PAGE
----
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Apple Being Forced To Make iPhones With USB-C Ports

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Apple Being Forced To Make iPhones With USB-C Ports

Apple is facing the unfortunate prospect of new regulations that would force the company to manufacture future iPhone models and other products with a USB-C port.

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Politico reports that the European Commission is working on legal measures that will require phone manufacturers to adopt USB-C ports as the standard. While the vast majority of modern mobile devices currently support USB-C, iPhones continue to feature its own proprietary "Lightning" connector This is especially baffling, given that most new models of iPad and Macbook are charged via USB-C.

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The EC has actually been working on legislation aimed at Apple's Lightning charging for some years now, to limited success. However a new legislative proposal presented by the EC later today (September 23) would see all manufacturers, including Apple, forced to adopt a common charging standard by 2024.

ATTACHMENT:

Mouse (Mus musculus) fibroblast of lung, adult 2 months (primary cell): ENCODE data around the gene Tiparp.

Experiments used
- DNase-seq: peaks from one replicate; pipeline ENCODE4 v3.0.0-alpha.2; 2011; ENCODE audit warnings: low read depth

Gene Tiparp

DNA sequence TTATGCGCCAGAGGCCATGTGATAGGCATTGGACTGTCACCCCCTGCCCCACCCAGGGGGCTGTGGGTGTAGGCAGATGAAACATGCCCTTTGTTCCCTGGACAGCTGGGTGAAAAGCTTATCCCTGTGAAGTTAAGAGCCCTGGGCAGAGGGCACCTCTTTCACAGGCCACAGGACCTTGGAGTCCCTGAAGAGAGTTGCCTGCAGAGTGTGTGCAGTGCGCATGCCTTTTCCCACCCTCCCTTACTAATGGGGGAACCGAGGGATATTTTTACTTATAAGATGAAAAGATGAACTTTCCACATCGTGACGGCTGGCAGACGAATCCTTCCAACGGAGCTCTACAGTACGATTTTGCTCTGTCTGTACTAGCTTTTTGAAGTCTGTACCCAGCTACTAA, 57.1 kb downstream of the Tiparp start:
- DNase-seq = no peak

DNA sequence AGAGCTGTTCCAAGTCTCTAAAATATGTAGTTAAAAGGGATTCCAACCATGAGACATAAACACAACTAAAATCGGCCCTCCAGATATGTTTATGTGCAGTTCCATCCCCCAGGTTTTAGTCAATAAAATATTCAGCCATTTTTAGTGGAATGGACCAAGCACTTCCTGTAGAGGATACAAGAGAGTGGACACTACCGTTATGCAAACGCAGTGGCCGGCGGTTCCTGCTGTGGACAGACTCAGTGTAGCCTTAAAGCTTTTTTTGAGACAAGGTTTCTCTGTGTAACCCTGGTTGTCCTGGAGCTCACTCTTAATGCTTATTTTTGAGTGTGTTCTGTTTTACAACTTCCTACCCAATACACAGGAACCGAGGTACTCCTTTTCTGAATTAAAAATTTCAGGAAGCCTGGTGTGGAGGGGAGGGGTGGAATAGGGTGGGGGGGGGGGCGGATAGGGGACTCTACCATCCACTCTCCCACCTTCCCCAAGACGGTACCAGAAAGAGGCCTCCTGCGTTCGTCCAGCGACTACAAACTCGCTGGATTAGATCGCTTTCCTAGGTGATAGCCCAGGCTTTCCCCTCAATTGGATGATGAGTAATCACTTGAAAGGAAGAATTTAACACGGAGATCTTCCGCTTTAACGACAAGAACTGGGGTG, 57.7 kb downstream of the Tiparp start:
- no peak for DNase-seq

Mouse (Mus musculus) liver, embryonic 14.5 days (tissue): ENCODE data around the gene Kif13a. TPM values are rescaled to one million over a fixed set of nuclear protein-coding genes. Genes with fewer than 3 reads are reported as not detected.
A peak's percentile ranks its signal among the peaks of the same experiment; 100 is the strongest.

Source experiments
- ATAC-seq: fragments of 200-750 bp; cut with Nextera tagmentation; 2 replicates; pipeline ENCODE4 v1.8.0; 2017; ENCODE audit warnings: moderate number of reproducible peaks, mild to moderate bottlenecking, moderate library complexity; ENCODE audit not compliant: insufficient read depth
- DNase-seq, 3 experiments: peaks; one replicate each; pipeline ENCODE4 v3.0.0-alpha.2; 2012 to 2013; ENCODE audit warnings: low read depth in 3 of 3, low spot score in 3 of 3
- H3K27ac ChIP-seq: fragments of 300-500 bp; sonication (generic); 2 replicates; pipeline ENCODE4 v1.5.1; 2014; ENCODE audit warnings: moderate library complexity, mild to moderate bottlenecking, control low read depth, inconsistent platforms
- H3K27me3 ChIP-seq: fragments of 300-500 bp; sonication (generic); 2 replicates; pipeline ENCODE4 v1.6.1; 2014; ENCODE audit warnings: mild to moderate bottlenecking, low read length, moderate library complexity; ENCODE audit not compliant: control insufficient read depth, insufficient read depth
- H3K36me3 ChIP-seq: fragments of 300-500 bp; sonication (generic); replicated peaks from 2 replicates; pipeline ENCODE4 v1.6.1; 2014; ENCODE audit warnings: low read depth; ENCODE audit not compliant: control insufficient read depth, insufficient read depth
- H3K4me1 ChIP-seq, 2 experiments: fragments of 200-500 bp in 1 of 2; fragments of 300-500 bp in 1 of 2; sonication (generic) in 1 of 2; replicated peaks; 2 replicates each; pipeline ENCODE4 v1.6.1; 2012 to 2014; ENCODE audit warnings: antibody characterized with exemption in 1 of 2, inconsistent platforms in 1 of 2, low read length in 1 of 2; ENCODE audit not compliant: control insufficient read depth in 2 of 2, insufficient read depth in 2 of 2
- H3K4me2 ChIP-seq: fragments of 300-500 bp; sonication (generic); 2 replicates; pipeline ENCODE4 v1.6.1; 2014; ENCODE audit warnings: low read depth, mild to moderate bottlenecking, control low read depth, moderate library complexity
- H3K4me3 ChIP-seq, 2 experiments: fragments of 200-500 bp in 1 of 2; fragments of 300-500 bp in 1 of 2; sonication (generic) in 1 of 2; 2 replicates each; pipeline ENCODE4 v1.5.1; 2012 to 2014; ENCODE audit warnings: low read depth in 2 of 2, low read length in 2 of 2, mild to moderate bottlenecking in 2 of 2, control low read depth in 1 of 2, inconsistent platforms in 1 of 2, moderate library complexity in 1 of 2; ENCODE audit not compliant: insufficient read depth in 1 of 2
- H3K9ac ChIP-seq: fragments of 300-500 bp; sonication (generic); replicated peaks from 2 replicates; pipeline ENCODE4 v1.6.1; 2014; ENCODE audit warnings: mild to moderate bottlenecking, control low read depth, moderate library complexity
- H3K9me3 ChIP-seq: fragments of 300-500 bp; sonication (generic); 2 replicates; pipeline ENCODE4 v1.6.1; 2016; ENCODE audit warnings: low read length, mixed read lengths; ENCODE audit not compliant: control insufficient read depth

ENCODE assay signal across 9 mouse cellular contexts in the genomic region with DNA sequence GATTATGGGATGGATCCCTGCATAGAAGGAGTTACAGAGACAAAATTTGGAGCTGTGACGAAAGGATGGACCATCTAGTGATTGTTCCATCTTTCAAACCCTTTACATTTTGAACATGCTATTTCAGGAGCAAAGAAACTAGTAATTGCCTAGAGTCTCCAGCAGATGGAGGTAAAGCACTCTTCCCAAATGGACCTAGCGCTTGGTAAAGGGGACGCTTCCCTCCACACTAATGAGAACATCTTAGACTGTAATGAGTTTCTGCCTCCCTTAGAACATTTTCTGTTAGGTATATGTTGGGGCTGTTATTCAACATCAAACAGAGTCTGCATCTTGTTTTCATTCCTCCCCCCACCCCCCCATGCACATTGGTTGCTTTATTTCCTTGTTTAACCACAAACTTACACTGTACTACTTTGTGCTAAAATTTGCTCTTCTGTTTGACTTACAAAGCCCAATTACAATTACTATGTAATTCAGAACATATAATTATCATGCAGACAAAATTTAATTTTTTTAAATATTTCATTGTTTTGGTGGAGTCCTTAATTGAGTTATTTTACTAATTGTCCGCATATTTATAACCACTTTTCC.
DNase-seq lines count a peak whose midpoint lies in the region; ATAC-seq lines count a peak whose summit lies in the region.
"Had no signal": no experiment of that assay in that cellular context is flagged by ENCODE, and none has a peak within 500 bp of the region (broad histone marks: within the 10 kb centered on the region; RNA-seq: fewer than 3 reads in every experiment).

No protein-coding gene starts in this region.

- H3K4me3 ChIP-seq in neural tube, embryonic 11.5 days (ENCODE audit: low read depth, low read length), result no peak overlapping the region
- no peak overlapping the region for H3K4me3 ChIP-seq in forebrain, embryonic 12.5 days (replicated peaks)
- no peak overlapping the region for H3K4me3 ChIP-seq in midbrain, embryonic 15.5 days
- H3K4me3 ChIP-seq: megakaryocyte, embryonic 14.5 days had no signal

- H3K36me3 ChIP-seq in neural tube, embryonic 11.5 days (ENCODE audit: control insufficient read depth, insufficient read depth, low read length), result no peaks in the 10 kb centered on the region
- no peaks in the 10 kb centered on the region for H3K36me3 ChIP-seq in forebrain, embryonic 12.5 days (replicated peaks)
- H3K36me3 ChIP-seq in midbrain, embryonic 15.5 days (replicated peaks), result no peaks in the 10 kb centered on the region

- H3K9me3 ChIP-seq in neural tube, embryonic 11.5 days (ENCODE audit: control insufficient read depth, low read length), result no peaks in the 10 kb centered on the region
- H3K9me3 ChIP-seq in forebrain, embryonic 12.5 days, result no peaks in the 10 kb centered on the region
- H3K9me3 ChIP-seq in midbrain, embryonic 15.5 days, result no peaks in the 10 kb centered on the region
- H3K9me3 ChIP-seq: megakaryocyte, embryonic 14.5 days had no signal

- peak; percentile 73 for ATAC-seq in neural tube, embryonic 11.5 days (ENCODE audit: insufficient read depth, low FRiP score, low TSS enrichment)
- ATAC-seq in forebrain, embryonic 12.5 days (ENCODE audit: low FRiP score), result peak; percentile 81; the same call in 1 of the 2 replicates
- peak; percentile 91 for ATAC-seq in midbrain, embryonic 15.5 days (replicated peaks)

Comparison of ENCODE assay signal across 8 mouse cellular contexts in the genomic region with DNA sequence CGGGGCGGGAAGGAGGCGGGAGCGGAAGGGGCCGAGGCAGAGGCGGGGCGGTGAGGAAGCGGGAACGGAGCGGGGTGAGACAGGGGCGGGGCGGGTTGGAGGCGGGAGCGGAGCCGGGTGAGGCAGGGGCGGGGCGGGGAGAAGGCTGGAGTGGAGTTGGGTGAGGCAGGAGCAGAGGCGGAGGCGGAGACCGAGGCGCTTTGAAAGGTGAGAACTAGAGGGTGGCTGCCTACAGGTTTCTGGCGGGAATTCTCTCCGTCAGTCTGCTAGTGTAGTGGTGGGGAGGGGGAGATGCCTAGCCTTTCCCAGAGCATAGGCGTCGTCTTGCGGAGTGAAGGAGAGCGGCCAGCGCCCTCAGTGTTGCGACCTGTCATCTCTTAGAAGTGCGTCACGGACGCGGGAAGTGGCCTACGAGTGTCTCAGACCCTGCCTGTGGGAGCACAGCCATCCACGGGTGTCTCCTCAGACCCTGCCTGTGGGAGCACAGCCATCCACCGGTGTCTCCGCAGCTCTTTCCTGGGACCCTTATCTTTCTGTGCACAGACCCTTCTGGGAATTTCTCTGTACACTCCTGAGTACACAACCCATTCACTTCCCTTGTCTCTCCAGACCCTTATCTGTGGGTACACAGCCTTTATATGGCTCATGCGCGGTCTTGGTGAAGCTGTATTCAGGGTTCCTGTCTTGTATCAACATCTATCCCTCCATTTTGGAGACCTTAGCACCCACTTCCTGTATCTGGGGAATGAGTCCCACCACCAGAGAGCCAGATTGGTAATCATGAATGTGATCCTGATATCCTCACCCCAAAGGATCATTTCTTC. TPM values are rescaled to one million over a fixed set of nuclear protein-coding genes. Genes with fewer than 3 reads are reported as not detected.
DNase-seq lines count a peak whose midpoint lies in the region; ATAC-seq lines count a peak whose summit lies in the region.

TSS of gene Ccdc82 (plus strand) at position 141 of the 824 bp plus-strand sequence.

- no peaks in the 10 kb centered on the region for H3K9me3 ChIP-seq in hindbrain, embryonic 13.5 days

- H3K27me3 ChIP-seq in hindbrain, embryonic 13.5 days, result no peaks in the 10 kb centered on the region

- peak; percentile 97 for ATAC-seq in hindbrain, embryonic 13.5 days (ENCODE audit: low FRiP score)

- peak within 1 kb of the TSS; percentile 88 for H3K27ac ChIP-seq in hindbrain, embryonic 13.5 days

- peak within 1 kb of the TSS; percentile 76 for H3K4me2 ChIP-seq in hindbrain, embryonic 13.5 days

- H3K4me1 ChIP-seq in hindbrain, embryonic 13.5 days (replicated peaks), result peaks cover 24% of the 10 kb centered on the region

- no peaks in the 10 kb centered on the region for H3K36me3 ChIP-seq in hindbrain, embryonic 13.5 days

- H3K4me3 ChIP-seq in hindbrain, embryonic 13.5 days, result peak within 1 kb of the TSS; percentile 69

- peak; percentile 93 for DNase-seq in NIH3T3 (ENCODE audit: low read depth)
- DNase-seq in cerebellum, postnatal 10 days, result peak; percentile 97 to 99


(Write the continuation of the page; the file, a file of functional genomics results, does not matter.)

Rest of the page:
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The rules would also apply to other devices, such as cameras, tablets, wireless headphones, and handheld video game consoles. It'll also require manufacturers stop providing a charger with every new phone as standard, in an effort to cut down on e-waste.

Given that most manufacturers already use USB-C, as noted above, it's not hard to work out who this proposal is really taking a shot at.

The proposal must first to pass a vote in the European Parliament. If it does, manufactures have 24 months to comply. It's worth noting that parliament previously voted for new rules on a common charger back in 2020, so it's expected that today's proposal has a strong chance of success.

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"Chargers power all our most essential electronic devices. With more and more devices, more and more chargers are sold that are not interchangeable or not necessary. We are putting an end to that," explained commissioner Thierry Breton in a press release. "With our proposal, European consumers will be able to use a single charger for all their portable electronics - an important step to increase convenience and reduce waste."

"European consumers were frustrated long enough about incompatible chargers piling up in their drawers. We gave industry plenty of time to come up with their own solutions, now time is ripe for legislative action for a common charger," European Commission executive vice-president Margrethe Vestager added.

Featured Image Credit: Apple

Topics: News

Ewan Moore
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